MOUNTAIN VIEW, Calif. & LIBERTYVILLE, Ill. – Aug. 15, 2011 – Google Inc. (NASDAQ: GOOG) and Motorola Mobility Holdings, Inc. (NYSE: MMI) today announced that they have entered into a definitive agreement under which Google will acquire Motorola Mobility for $40.00 per share in cash, or a total of about $12.5 billion, a premium of 63% to the closing price of Motorola Mobility shares on Friday, August 12, 2011. The transaction was unanimously approved by the boards of directors of both companies.
The acquisition of Motorola Mobility, a dedicated Android partner, will enable Google to supercharge the Android ecosystem and will enhance competition in mobile computing. Motorola Mobility will remain a licensee of Android and Android will remain open. Google will run Motorola Mobility as a separate business.
I hope with Google in control we’ll see some better Android devices out there – can we get a real keyboard please ?!?
It appears that patents are part of the reason for Google buying Motorola, but looks like they’re being trailed as defensive according to this TechCrunch article:
During todayâ€™s conference call explaining the deal, Page noted that Motorolaâ€™s â€œstrong patent portfolioâ€ will help Google defend Android against â€œMicrosoft, Apple, and other companies.â€ The first two questions on the call went right to the patent issue as well. With Android under attack on the patent front by Apple, Microsoft, Oracle and others, buying Motorola is very much a defensive move as well.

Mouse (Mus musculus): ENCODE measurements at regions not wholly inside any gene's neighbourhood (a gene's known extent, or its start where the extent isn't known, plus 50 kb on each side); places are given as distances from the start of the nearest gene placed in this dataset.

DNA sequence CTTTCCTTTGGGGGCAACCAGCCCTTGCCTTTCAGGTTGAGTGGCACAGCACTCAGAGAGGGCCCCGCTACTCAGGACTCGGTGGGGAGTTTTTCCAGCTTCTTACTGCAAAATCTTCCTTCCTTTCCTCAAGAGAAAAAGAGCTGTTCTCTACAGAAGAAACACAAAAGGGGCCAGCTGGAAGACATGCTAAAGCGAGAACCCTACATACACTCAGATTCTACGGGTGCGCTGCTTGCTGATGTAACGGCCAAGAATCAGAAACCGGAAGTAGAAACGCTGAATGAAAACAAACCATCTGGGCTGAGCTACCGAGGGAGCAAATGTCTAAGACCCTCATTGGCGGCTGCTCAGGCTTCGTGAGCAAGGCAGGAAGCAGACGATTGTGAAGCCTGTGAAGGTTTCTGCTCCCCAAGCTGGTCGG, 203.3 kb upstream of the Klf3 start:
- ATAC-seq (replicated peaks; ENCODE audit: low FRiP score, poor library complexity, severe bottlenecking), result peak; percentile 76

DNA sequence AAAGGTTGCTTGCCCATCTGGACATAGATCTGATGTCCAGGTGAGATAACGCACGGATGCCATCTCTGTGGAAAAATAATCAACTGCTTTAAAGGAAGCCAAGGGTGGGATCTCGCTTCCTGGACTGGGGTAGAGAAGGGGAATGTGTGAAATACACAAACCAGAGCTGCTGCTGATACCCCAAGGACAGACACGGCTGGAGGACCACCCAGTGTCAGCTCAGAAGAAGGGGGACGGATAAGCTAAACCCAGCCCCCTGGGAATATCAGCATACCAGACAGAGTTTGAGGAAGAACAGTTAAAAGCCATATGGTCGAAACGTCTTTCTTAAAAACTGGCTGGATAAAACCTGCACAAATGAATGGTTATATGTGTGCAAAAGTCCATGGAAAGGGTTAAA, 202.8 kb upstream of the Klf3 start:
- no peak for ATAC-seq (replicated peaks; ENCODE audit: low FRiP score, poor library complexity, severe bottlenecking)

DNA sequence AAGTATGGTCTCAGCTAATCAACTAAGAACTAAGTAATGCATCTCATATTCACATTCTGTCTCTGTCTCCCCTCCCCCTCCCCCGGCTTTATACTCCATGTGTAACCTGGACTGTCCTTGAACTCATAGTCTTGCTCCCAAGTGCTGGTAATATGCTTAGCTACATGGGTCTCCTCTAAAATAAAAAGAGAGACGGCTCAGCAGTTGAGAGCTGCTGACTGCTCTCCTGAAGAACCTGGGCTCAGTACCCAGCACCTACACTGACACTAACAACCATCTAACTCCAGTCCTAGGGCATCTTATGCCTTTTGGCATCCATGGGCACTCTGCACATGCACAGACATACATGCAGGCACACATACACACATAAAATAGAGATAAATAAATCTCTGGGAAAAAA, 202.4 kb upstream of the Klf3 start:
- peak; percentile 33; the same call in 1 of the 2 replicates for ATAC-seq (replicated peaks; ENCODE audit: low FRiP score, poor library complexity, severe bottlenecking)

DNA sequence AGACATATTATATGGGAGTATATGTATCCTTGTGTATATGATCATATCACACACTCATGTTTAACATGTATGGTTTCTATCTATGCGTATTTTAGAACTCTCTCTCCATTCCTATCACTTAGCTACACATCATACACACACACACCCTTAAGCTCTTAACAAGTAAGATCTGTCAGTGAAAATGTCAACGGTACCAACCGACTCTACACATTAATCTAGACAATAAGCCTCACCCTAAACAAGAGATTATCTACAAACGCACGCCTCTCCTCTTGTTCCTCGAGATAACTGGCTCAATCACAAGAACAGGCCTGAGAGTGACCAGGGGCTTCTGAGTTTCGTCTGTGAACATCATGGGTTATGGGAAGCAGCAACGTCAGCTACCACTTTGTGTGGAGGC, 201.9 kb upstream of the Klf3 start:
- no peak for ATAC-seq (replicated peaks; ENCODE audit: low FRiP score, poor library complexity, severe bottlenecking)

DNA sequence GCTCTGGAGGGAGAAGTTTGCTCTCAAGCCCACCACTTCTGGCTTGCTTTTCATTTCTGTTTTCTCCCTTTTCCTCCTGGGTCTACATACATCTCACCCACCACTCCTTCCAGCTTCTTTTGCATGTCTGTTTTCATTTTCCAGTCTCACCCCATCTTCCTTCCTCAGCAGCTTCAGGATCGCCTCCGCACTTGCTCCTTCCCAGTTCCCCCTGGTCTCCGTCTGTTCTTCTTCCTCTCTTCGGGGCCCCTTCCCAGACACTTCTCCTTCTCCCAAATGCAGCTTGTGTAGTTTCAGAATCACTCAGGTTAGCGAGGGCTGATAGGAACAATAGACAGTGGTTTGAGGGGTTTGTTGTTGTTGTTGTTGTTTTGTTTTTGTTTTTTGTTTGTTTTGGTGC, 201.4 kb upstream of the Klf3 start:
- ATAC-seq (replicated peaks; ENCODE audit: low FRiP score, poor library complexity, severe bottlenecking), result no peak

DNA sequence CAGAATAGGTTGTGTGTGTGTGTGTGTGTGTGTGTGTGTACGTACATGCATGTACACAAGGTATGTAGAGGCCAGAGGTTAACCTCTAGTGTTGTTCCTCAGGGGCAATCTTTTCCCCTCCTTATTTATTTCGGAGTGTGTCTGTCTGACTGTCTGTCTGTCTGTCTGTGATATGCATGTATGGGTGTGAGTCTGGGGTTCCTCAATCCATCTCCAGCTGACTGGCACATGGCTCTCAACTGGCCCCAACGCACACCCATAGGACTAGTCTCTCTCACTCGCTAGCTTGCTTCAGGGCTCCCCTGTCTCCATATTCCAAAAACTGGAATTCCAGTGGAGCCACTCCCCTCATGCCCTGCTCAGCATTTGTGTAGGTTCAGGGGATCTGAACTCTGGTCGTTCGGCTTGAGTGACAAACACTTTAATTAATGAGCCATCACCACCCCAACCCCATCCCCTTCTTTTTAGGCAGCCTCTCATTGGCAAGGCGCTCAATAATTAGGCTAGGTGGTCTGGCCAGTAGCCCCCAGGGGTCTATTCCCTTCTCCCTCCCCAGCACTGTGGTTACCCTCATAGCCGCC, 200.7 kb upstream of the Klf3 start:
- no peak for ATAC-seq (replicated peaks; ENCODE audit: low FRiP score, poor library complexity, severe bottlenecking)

My good friend Alec Muffett has written on ComputerworldUK about a discussion on the pros and cons of social media in light of the riots in the UK. He puts it really well:
I support that some people might want to use Blackberries to organise riots. If people want to use a cellphone or social media to conspire, that’s fine by me. I also believe that young lovers should be able to whisper sweet nothings to each other in secret, I believe that rape victims should be able to communicate in private, and that pregnant girls should be able to seek abortion advice without state, corporate, or parental eavesdropping. Cancer sufferers should be able to share in private their illness with the people who care for them, and I believe that dissidents should be free to communicate political opinion.
I believe all of these things because I discriminate the ability to obtain privacy from the exercise of criminal intent, and I believe that the ability to have a private conversation – something that 200 years ago was easily guaranteed – is a valuable asset to the individual. Plus I further believe that a state which has been too lazy, too profligate, or too cheap to police what people are doing rather than how they talk about doing it, is in no position to argue that ability or secrecy of communication should be inhibited because the problem is too expensive for them to address otherwise.
This is even more appropriate these days given that David Cameron, the UK PM, has now said:
We are working with the police, the intelligence services and industry to look at whether it will be right to stop people from communicating via these websites and services when we know they are plotting violence, disorder and criminality.
I guess because it worked so well in Tunisia, Egypt, etc…
I would also suggest you watch his video “On Cyberspace, Social Media and Censorship“, recorded before the UK unrest.